Belfast-born man convicted of 1957 murder released from US jail

Jack McCullough leaves prison as new evidence emerges in case of abducted child (7)

In his first television interview after his release from prison in 2016, Jack McCullough, who has been cleared of a 1957 murder, insists that he is not a killer. Video: CBS


A Belfast native, who was sentenced to life in prison in the US in 2012 over the 1957 murder of a seven-year-old girl, has been released after new evidence emerged supporting his innocence.

Jack McCullough (76), who moved to the US with his mother when he was seven, was convicted of the murder of Maria Ridulph. She was abducted on December 3rd, 1957, while playing in the snow with a friend near her home in the town of Sycamore outside Chicago, Illinois.

A girl who was with Maria at the time said she was abducted by a man who called himself “Johnny”.

The friend went home to get mittens but when she came back Maria and the man were gone.

A retired police officer and Vietnam veteran, McCullough was living with his wife in the Seattle area before his arrest in 2011. Police decided to reopen the cold case at that time after new evidence emerged.

Illinois state attorney Richard Schmack filed court papers last week saying a review of the evidence showed that McCullough could not have kidnapped Maria Ridulph nearly 60 years ago, according to the Chicago Tribune.

A county judge ordered his release and vacated his 2012 conviction.

Court documents in Jack McCullough case

Schmack said the timeline laid out by witnesses and phone records showed he could not have been at the scene when Maria was abducted as he was in Rockford some 65km away.

The search for Maria, which involved FBI agents who reportedly sent daily updates to director J Edgar Hoover, lasted five months.

Investigators questioned McCullough who was living in Sycamore at the time. Maria’s body was eventually discovered in northwest Illinois in April 1958. Kathy Chapman, who was with Maria shortly before her disappearance, identified McCullough when she was shown a photo line-up after the case was reopened in 2011.

A television documentary on the case was aired due to the national interest in the story and a key investigator at the time of the 2012 conviction was named “officer of the year” by state police.

In his first interview after being released, McCullough told CBS News he was “absolutely not” the Johnny believed to have abducted Maria.

‘Too juvenile’

“I was called Johnny when I was young and I quit using the name Johnny when I was 12 because Mom and I had a talk and she said that sounds too juvenile, so I just became John,” said McCullough, who was known as John Tessier in 1957. He later changed his name to Jack McCullough, taking his mother’s maiden name after she died.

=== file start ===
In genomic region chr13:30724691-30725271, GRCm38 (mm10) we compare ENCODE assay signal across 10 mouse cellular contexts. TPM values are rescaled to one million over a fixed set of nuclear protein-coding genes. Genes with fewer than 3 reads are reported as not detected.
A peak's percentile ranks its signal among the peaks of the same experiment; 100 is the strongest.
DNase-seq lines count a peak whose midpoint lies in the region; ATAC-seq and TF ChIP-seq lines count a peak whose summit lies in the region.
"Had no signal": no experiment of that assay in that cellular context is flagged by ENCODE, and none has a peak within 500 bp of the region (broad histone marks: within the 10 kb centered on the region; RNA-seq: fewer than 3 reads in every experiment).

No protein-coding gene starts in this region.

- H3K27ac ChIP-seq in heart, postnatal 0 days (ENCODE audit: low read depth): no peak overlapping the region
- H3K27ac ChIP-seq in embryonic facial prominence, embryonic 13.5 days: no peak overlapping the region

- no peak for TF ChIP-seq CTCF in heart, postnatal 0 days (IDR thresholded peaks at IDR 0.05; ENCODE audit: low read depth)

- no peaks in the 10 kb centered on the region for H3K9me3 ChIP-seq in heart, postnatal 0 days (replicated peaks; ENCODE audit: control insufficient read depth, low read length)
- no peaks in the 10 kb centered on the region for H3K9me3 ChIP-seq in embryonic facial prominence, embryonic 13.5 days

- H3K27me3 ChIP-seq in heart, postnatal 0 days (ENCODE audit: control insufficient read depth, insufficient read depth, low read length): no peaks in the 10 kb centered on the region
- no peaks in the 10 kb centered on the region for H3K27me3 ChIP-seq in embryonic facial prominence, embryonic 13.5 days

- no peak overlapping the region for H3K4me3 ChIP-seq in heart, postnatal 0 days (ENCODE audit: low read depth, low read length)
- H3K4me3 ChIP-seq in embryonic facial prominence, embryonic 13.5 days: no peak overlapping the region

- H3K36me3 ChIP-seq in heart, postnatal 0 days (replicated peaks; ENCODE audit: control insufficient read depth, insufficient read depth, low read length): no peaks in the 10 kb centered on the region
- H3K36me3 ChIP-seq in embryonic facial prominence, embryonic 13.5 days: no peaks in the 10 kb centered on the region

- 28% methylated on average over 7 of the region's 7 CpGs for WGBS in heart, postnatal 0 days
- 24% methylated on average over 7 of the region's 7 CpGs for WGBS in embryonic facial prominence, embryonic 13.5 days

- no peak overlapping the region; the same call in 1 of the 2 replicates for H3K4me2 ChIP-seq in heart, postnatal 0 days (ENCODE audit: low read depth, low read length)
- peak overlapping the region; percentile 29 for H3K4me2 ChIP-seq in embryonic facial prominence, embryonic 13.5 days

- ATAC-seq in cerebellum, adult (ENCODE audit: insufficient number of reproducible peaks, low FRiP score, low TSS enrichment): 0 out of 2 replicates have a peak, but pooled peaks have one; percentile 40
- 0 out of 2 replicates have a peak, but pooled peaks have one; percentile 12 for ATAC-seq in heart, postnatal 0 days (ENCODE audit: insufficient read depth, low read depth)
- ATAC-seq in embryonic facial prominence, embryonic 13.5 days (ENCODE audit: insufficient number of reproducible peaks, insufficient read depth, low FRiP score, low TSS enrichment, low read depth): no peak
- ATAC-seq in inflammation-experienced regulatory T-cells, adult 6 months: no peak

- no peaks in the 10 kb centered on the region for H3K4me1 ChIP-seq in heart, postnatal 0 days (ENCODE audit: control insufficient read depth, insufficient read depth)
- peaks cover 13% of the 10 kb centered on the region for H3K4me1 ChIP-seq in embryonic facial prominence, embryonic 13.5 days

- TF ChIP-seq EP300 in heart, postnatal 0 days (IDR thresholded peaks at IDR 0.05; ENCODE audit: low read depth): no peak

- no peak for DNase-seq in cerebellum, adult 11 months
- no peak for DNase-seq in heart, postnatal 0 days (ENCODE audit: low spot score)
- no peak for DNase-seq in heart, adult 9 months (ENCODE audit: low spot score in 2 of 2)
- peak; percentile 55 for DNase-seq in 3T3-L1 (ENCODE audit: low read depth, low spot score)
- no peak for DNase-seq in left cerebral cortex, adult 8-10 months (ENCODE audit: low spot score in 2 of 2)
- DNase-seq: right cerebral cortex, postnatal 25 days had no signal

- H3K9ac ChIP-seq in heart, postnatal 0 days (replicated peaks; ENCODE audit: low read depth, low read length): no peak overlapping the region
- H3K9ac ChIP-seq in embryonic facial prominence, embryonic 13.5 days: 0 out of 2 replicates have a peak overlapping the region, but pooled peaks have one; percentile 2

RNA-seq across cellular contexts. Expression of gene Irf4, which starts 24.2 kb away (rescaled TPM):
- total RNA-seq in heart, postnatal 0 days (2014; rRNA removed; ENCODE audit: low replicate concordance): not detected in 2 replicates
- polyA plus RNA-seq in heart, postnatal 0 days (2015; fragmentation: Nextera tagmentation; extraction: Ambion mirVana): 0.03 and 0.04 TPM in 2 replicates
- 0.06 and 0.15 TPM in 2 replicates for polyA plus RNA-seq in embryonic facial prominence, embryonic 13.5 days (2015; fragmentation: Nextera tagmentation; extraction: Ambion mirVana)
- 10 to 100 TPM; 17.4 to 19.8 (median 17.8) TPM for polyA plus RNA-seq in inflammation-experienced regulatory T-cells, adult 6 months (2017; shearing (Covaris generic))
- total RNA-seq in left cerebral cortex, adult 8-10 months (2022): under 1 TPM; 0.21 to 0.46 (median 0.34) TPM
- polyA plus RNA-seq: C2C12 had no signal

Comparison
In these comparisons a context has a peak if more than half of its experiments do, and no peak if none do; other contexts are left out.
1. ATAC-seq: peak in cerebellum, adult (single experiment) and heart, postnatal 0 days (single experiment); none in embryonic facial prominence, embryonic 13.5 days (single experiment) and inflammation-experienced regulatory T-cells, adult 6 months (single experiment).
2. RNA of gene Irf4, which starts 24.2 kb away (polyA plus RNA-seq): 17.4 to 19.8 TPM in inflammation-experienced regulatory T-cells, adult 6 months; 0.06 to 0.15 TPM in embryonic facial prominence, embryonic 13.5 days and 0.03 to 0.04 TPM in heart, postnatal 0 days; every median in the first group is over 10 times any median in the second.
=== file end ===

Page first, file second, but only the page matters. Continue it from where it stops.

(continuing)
McCullough, who was a neighbour of the Ridulph family, said the last time he remembered seeing Maria was when she was three years old. He denied being a suspect in her disappearance in 1957.

“I passed an FBI polygraph the next day. I was a neighbour and my name was Johnny. They looked at 1,800 people, everybody was a suspect,” he said. “I’m not a murderer, I never hurt anybody ever.”

McCullough – who was born John Samuel Cherry in Belfast in November 1939 – was the son of a British sergeant named Samuel Cherry who was killed in 1942 in a German bombing raid on London.

In his book Footsteps in the Snow, which examines the case surrounding the 1957 disappearance of Maria Ridulph, Charles Lachman writes that for safety reasons, the young McCullough spent the war years with an elderly farmer and his wife on a farm northwest of London.

After his father was killed, McCullough’s mother Eileen met Ralph Tessier, who was posted in Britain with the US army. After the war they moved to Sycamore.

McCullough had been charged with statutory rape and accused of assaulting a 14-year-old girl in the 1980s but pleaded guilty to a lesser charge, according to the Chicago Tribune.

Reliable evidence

He says he plans to sue the state of Illinois over his wrongful conviction in 2012, adding that his imprisonment did not just punish him but his whole family.

Schmack said last week he wished the crime had been solved in 2012 and that Maria’s “true killer” had been “incarcerated for life”.

“When I began this lengthy review, I had expected to find some reliable evidence that the right man had been convicted,” Schmack said. “No such evidence could be discovered.”

Maria’s family say they feel let down by the decision.